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Decoding Donald Trump’s code language

President Donald Trump stops to talk to reporters

President Donald Trump stops to talk to reporters and members of the media as he walks from the Oval Office on Oct. 26, 2018 in Washington. Credit: The Washington Post / Jabin Botsford

The commander of the Twittersphere, Donald Trump, has reduced our political discourse to a series of coded hate messages that might as well be instructions to extremists.

He began his presidential quest with two-word descriptions of opponents: “Crooked Hillary,” “Low-Energy Bush,” “Little Marco” and “Lyin’ Ted.”

Trump’s political attacks eventually grew to several-word slogans that he’s often used just to rally his base: “Lock Her Up,” “Make America Great Again,” and “Fake News.”

Trump uses code words specifically designed to diminish, incite or instigate — terms like “globalist” and “nationalist.” He points to the media “as the enemy of the people,” and to the FBI as “corrupt.” He mentions the MS-13 gang to mean immigrants, and “the caravan” as a threat to the United States.

Let’s stop arguing about whether hate speech leads to hate crimes. It does. Period. The more important questions are:

— What can we do about the slippery slope that led us to neo-Nazis Charlottesville, Virginia, and deadly anti-Semitism in Pittsburgh?

— How do we get the people around Trump to disown the dictionary he has developed and perfected, and avoid repeating his inflammatory language that amounts to a rallying cry for those destined to do us harm?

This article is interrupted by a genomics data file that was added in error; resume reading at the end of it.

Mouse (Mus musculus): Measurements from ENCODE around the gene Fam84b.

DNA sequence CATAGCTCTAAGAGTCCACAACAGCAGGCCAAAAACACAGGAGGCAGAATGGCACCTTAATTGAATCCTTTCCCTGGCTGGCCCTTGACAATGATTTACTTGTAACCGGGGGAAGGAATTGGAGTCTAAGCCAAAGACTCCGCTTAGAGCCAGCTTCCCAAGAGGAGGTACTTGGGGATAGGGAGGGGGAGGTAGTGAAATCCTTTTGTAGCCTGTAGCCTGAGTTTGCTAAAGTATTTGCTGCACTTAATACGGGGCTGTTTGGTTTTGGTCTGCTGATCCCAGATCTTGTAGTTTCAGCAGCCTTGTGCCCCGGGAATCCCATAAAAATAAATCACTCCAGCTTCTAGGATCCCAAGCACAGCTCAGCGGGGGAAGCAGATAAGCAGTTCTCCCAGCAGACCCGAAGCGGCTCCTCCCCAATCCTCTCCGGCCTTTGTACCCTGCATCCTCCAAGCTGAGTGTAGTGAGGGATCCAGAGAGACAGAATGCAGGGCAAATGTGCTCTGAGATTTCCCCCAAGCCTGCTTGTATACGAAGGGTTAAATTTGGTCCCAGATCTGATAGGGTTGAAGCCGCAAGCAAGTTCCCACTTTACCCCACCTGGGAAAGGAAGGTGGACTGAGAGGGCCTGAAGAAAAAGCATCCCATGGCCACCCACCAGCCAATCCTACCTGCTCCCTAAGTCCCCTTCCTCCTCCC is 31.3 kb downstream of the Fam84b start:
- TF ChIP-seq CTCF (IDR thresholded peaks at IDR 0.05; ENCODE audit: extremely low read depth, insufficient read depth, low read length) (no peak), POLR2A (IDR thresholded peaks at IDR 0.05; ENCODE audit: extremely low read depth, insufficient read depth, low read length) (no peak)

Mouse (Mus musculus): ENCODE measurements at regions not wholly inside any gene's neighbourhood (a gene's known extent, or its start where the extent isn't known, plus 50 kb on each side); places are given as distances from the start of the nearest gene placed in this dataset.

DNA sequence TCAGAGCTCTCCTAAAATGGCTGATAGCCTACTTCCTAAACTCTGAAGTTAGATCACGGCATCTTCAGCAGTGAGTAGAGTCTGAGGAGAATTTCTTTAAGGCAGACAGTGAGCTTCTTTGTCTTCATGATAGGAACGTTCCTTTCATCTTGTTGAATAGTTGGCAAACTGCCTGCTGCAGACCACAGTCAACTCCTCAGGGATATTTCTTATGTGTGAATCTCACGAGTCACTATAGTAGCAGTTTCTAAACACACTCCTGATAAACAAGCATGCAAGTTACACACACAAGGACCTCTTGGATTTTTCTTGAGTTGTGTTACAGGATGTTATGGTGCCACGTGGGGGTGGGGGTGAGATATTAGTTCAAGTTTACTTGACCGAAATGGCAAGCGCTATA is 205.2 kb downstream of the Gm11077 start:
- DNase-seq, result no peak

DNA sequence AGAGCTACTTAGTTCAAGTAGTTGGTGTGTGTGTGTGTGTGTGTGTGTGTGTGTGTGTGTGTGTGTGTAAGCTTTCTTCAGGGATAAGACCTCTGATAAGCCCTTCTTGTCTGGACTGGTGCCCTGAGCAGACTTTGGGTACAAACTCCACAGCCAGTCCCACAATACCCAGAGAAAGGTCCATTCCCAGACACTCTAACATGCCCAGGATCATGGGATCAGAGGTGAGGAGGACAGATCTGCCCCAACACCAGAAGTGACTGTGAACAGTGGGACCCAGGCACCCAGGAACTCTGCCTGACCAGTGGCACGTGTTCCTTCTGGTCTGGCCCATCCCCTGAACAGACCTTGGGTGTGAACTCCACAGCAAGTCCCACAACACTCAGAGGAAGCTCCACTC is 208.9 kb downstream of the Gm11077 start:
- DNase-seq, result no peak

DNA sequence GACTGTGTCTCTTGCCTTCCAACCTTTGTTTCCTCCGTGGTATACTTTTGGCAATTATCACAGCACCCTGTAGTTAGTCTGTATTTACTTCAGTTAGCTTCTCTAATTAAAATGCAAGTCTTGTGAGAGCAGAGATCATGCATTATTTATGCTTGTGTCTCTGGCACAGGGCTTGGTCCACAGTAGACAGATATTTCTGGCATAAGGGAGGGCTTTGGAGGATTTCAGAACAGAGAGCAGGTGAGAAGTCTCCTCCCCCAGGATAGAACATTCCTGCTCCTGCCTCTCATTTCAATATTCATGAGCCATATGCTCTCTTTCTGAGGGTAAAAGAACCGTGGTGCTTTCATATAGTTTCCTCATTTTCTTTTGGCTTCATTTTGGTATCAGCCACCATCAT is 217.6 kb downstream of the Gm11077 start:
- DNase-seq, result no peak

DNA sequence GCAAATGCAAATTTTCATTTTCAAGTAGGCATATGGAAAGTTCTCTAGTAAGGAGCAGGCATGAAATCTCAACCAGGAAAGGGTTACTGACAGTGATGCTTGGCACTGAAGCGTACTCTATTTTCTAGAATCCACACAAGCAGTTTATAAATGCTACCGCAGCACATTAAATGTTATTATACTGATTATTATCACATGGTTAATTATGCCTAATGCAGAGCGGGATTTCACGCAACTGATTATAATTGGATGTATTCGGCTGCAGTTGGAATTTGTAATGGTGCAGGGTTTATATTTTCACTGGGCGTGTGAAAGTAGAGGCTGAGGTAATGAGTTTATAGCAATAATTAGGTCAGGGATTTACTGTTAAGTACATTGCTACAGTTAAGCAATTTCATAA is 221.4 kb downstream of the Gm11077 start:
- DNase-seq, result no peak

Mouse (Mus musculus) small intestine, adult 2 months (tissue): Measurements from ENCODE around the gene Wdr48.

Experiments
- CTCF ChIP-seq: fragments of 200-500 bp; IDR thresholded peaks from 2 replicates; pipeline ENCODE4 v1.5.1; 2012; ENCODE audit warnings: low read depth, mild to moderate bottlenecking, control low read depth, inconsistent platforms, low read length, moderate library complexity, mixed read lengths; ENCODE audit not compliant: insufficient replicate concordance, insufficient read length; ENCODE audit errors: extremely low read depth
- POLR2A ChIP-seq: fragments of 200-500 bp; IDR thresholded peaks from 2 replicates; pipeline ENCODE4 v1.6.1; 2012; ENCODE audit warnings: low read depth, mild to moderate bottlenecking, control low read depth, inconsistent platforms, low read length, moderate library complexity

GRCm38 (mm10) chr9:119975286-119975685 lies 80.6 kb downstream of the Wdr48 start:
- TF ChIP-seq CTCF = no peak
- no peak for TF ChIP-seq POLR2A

By the way, day after the deadliest attack on Jews in our nation, Trump though it prudent to take the time to directly attack billionaire liberal activist Tom Steyer, calling him a “crazed and stumbling lunatic.” A day after 11 congregants at the Tree of Life synagogue in Pittsburgh were gunned down.

We may need to give up on trying to get Trump to stop trash-talking. It’s not going to happen. But there are other ways to draw the line.

One way is at the ballot box, where ordinary people can vote down candidates whose rhetoric normalizes violence.

Another way is on social media, where real codes of conduct would not tolerate vile attacks or incitement language that fuels extremists.

Another way is through leadership. We need spiritual, political and academic leaders to rally around the notion that vilifying others by using language designed to create fear, loathing and violence will no longer be tolerated in America. No longer can we reduce our values into little slogans that allow those who want to do carry out attacks on innocents to find cover in words and a safe haven.

Tara D. Sonenshine served as undersecretary of state for public diplomacy and public affairs 2012 to 2013. She advises students at The George Washington University Elliott School of International Affairs.